How to Make a Cutting of a Holly Plant


Many people think of Christmas when they see holly, but the shiny evergreen bush is beautiful all year 'round, and will grow in all but the coldest climates. Deer and birds like to eat holly's tiny red berries, and rabbits often snack on the leaves if left unprotected. Holly is an easy plant to propagate from cuttings, but be sure to plant plenty, so you'll have enough to spare during the winter holidays. Holly should be propagated in summer to late fall.

Step 1

Choose a few healthy stems on the upper part of the holly bush and take several cuttings. Make the cuts just below a leaf node--a bump where a new leaf is about to emerge. Cut at a slant with a sharp, clean knife. The stem should be 3 to 4 in. long.

Step 2

Prepare a spot in your garden where the holly will be in full sunshine and dig a hole 12 to 14 in. deep. Add a shovelful of damp peat moss to the bottom of the hole.

Step 3

Group the cuttings in bundles with the cut ends even, and tie a string around each bundle. Dip the bundles in rooting hormone and plant them in the hole. Replace the soil in the hole. The cuttings should be at least 6 in. below the soil, and completely buried with no part of the cuttings visible.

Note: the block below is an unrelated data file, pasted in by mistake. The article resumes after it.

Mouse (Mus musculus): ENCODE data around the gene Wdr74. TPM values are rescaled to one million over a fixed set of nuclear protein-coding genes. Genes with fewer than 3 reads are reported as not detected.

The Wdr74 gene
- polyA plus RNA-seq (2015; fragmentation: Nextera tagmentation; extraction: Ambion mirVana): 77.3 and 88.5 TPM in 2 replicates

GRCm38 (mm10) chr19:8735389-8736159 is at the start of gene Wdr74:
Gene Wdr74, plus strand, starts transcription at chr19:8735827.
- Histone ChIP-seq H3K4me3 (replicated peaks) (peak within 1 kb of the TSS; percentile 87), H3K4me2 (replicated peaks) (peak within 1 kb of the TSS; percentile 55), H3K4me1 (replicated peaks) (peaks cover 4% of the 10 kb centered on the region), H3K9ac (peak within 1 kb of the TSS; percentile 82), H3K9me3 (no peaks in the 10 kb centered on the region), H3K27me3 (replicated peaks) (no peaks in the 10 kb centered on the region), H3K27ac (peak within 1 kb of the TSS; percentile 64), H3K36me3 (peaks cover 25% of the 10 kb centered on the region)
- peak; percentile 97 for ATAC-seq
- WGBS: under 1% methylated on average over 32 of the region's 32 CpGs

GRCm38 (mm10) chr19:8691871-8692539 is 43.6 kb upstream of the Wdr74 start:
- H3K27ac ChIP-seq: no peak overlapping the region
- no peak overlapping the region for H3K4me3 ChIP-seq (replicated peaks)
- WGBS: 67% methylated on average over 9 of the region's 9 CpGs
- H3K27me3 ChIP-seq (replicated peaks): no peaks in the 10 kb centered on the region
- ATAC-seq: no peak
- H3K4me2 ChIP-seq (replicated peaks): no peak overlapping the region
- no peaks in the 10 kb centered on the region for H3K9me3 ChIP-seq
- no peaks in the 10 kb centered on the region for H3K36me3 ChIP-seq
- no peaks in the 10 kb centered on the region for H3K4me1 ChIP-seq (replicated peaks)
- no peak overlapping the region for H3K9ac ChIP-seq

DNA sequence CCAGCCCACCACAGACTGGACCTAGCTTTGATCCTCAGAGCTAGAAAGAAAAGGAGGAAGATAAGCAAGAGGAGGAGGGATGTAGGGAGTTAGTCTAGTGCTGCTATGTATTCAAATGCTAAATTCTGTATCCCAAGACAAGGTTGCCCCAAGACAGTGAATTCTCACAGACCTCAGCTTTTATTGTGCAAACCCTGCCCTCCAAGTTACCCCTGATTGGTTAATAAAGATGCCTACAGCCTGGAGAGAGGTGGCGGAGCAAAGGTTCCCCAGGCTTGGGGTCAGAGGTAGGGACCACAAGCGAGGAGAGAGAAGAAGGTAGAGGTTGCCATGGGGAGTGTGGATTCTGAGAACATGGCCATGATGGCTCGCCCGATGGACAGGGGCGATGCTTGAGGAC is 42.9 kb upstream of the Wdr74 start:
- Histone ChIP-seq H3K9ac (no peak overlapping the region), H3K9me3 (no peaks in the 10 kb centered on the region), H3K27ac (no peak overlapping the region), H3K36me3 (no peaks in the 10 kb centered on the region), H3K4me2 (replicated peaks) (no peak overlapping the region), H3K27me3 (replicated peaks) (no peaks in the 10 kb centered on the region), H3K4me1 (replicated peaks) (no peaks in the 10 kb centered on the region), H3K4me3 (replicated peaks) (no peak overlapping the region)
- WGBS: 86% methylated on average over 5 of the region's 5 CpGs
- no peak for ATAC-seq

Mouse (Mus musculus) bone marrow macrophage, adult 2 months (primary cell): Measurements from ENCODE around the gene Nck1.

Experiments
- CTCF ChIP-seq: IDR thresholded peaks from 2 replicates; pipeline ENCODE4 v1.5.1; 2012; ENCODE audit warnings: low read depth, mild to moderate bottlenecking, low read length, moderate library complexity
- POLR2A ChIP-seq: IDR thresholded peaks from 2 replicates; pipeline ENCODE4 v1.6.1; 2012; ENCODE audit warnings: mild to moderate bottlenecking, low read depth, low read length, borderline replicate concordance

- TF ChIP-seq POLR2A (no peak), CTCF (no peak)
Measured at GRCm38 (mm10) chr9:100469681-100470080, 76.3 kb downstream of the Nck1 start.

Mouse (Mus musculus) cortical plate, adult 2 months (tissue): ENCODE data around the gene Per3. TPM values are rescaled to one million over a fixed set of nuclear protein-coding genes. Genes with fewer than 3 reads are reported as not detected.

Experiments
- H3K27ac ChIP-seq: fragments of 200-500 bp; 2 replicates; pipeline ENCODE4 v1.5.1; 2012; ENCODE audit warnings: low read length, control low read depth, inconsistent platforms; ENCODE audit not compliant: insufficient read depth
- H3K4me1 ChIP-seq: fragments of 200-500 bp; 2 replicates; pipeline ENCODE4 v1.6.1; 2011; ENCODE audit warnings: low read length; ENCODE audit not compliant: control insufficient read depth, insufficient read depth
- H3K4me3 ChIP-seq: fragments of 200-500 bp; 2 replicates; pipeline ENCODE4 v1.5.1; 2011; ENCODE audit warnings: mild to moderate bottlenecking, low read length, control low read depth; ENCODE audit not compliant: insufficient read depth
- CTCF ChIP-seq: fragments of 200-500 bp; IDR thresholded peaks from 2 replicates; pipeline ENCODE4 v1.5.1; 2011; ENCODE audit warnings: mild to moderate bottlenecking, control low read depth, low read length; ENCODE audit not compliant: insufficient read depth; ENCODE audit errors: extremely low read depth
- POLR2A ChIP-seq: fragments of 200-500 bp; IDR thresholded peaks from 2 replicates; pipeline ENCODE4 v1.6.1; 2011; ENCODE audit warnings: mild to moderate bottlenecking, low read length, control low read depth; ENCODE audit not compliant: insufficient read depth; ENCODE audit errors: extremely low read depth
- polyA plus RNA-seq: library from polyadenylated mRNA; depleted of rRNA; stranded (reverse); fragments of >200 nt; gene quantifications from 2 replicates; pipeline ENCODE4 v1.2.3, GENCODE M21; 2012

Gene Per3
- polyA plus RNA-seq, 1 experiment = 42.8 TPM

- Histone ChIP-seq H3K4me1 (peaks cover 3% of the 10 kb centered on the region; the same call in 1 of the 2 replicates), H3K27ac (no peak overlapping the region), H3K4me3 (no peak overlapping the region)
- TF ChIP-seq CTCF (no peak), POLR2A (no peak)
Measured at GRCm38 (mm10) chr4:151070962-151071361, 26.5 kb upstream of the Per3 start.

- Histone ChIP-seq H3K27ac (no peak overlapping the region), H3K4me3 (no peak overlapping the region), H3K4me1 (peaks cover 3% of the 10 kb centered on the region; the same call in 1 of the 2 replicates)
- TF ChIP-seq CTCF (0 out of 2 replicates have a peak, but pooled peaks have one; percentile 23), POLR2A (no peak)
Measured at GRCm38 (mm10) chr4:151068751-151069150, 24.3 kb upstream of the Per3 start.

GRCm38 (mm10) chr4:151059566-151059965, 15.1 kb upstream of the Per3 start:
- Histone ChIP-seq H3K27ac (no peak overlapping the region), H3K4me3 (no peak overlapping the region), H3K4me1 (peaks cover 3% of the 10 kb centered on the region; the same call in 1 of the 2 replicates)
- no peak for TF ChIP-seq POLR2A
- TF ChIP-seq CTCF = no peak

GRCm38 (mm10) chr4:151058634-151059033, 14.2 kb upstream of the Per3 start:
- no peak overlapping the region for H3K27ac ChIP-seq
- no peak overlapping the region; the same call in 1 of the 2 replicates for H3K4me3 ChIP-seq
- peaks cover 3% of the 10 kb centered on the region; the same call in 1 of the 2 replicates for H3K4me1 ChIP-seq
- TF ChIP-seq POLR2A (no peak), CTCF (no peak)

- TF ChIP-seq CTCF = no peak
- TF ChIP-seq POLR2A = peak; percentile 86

Step 4

Mark the area with a stake so you'll know where the cuttings are buried. The holly will emerge from the soil next spring.

Things You'll Need

  • Rooting hormone
  • Peat moss
  • String
  • Stake


  • Propagation of Holly Shrubs with Holly Cuttings
  • Growing Garden and Landscape Plants from Cuttings at Home
  • Help with a Holly Cutting
Keywords: holly, evergreen bush, rooting hormone

About this Author

M.H. Dyer is a long-time writer, editor and proofreader. She has been a contributor to the East-Oregonian Newspaper and See Jane Run magazine, and is author of a memoir, “The Tumbleweed Chronicles, a Sideways Look at Life." She holds an Master of Fine Arts from National University, San Diego.